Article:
This week, Congresswoman Deborah Ross (NC-02) offered an amendment to House Republicans’ so-called Equal Representation Act to end the harmful, undemocratic practice of prison gerrymandering. Specifically, Congresswoman Ross’ amendment would require that the census add incarcerated individuals to the population totals of the communities they call home, instead of the current policy of counting them at the prisons where they are held. Prison gerrymandering creates a gross inequity of representation at the expense of urban areas and communities of color. Republicans on the House Rules Committee ultimately blocked her amendment from making it to the House floor for a vote. 

House Republicans’ Equal Representation Act is harmful legislation that would require the inclusion of a citizenship question on the census and exclude non-citizens from counting towards the population used to determine apportionment of congressional representatives and votes in the Electoral College. President Trump’s attempt to add a citizenship question on the 2020 census was denied by the Supreme Court.

Click here to download her floor speech

“Over one million incarcerated people in the United States are being used as pawns to falsely increase the voting power of areas that do not represent their interests,” said Congresswoman Ross. “Instead of working towards policies that would ensure we accurately and fairly conduct the census, House Republicans have put forward unconstitutional legislation that would make it even more difficult to count our country’s population. I’m incredibly disappointed that House Republicans blocked my amendment from even being considered on the floor and instead are playing politics with equal representation.”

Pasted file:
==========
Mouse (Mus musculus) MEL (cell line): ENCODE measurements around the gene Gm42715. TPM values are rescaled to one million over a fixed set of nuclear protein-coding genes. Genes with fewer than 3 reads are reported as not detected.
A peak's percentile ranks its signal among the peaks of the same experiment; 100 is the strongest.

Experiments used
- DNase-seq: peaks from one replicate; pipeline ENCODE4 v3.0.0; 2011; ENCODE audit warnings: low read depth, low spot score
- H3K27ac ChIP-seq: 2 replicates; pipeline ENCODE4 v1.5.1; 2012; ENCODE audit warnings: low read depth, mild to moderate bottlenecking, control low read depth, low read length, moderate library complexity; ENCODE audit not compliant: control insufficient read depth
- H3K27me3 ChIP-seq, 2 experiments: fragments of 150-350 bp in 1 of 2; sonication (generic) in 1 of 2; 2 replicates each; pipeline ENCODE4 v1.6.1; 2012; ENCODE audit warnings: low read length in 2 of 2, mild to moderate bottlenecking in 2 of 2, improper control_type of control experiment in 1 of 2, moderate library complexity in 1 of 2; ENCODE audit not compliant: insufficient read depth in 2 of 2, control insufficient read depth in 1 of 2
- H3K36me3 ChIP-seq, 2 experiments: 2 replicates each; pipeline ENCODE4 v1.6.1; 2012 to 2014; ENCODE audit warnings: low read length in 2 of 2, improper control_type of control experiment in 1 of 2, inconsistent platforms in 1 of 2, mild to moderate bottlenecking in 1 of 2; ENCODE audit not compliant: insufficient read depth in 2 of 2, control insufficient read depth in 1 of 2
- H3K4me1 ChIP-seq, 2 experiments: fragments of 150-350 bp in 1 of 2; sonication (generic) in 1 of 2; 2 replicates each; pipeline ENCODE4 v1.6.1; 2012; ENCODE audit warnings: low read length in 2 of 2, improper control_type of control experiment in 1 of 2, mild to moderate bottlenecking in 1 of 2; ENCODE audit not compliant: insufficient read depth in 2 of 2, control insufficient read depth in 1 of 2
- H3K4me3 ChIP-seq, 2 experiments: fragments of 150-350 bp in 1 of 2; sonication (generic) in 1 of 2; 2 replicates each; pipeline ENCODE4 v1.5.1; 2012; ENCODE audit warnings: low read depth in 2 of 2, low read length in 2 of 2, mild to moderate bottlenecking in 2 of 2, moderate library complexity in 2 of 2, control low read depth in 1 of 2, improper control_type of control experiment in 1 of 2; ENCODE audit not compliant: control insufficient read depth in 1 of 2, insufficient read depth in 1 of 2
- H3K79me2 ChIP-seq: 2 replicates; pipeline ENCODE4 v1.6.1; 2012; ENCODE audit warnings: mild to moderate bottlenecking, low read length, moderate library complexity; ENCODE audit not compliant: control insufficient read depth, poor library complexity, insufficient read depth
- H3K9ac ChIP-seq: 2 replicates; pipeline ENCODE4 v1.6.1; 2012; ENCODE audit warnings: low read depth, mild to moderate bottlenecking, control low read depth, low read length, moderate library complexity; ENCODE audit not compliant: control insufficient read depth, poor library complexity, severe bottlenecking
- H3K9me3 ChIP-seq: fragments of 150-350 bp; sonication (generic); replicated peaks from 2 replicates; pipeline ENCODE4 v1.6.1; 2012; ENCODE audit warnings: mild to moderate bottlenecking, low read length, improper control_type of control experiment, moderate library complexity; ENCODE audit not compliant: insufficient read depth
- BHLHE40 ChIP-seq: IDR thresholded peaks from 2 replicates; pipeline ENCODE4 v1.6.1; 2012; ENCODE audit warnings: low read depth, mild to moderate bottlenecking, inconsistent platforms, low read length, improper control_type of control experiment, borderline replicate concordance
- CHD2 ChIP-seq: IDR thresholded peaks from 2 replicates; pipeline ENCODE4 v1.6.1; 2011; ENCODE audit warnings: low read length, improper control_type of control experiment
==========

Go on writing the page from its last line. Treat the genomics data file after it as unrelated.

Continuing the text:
Last year, Congresswoman Ross led the introduction of the End Prison Gerrymandering Act, which would require the Census Bureau to count incarcerated people at their last place of residence rather than the prison in which they are held at the time of the census.